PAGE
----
In This Chapter

Family Literacy Programs for Latino Families in the United States

Authored by: Dina C. Castro , Julia Mendez , Sandra Garcia , Diana Westerberg

Handbook of Family Literacy

Print publication date:  April  2012
Online publication date:  August  2012

Print ISBN: 9780415884570
eBook ISBN: 9780203841495
Adobe ISBN: 9781136899126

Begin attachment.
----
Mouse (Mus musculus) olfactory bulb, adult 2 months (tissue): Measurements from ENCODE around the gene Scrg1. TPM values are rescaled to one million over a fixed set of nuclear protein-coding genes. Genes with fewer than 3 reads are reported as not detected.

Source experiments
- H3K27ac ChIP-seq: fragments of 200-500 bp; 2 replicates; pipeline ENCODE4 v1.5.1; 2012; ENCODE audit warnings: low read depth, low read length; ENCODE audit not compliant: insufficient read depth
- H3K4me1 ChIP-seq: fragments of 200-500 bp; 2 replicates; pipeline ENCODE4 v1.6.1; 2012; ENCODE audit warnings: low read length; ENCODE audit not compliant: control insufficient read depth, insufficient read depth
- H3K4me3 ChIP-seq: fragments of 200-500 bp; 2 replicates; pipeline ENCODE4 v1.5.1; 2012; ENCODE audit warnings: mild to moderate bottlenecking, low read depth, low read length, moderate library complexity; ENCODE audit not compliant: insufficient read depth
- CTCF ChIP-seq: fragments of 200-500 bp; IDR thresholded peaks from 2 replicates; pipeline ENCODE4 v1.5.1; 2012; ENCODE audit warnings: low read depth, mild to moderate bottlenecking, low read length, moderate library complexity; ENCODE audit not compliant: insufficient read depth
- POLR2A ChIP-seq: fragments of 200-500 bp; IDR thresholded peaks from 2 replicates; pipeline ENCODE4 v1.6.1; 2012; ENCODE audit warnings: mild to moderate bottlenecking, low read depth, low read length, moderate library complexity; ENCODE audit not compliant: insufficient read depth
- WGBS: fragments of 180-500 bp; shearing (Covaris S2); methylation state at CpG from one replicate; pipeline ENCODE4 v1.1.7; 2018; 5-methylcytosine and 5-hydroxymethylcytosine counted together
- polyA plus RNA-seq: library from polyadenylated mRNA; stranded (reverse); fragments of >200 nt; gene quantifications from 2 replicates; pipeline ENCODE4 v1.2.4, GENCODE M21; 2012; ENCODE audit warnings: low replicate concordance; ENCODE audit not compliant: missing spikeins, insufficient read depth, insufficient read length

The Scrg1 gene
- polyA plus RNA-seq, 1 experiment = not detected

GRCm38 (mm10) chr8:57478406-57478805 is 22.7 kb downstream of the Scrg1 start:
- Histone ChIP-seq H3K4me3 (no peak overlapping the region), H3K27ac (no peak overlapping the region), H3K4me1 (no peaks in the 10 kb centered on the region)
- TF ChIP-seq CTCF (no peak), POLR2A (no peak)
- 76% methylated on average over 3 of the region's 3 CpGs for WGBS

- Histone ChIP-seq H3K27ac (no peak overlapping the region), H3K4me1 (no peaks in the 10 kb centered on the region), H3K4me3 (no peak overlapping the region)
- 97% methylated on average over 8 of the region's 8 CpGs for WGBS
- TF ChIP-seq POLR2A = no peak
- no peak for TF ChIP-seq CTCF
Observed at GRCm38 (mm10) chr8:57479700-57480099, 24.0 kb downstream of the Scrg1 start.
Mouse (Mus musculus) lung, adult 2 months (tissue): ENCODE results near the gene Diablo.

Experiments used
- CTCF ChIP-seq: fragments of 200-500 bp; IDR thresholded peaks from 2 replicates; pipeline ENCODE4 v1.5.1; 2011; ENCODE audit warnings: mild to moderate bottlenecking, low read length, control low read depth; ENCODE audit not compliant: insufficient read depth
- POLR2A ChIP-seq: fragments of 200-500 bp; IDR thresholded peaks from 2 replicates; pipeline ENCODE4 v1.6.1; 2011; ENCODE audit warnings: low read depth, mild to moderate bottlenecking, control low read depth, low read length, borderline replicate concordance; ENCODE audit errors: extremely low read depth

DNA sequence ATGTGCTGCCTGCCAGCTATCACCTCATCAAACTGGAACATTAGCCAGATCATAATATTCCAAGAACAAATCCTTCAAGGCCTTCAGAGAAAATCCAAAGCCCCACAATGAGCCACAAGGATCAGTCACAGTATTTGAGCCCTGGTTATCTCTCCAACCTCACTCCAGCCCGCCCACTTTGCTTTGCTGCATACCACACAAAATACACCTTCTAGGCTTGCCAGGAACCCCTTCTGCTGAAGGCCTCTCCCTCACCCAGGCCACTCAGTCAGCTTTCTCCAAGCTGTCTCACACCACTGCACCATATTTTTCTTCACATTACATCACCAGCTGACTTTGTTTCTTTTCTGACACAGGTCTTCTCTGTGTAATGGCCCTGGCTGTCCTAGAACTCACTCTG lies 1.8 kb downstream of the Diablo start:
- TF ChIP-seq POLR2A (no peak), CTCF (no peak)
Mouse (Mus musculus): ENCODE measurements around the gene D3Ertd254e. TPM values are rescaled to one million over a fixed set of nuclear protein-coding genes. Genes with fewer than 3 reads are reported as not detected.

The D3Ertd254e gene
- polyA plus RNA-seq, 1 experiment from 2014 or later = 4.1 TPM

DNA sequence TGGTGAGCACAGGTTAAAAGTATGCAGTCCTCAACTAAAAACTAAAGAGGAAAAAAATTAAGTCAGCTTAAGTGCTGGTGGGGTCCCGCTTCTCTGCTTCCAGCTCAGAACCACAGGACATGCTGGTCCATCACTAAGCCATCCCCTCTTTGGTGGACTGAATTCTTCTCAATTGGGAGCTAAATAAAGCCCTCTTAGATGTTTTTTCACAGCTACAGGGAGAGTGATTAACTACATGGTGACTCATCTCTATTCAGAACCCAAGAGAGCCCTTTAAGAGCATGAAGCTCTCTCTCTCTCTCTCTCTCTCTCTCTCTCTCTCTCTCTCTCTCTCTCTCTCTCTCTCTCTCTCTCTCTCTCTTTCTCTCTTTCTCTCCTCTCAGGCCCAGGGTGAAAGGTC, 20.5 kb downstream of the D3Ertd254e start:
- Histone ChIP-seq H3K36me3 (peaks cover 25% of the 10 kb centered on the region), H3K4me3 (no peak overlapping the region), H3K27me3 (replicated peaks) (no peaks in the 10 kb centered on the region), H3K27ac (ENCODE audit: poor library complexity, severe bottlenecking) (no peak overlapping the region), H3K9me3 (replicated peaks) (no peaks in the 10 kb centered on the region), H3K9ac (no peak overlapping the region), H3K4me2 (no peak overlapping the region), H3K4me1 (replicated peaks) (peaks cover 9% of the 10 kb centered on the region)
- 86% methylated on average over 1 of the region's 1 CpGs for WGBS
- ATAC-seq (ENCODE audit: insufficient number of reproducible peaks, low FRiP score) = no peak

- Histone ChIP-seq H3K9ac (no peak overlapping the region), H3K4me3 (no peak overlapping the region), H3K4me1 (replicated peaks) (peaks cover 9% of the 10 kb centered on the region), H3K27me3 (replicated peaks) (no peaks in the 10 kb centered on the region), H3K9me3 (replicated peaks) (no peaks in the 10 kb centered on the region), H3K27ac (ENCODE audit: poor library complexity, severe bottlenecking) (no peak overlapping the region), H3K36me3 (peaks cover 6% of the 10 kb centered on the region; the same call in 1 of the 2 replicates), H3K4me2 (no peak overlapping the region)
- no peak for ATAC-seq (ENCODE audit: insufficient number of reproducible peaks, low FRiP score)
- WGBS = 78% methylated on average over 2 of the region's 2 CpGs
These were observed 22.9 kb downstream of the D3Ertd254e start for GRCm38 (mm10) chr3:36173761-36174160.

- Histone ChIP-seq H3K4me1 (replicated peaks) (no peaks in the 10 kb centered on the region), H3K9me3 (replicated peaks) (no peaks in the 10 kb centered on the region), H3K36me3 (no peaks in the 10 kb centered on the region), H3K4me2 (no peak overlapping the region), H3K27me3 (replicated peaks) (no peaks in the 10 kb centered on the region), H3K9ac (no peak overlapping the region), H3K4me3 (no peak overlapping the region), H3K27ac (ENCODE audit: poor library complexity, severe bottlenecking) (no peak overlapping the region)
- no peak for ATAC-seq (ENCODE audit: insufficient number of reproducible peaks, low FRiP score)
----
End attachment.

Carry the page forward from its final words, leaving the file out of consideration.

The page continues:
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The diversity among children enrolling in early childhood programs has increased steadily over the last 15 years, a trend that is expected to continue. The rapid growth of the Latino population in the United States is a factor contributing to this demographic shift. According to the 2010 Census, Latinos are the largest minority group in the United States reaching 50 million (16.3%), with Latino children presently comprising 23% of the nation’s population younger than 18 years of age (Passel, Cohn, & Lopez, 2011). Data from 2007 indicate that just over half of all Latino children are “second generation,” meaning their parents were the first generation to immigrate to the United States (Fry & Passel, 2009). Latinos in the United States originate from over 20 different countries, with the largest percentage of Latinos being of Mexican origin or descent (63%), from nations in the Caribbean (15.5%), in Central America (8%), and South America (5.5%) (Ennis, Rios-Vargas, & Albert, 2011). Immigrants from Latin American countries constitute over 50% of all immigrants in the United States. Although a large percentage (62%) of children from immigrant families are residents of five states (California, Florida, Illinois, New York, and Texas), children of immigrants account for at least 10% of children in 26 states (Hernandez, Denton, & Macartney, 2008).

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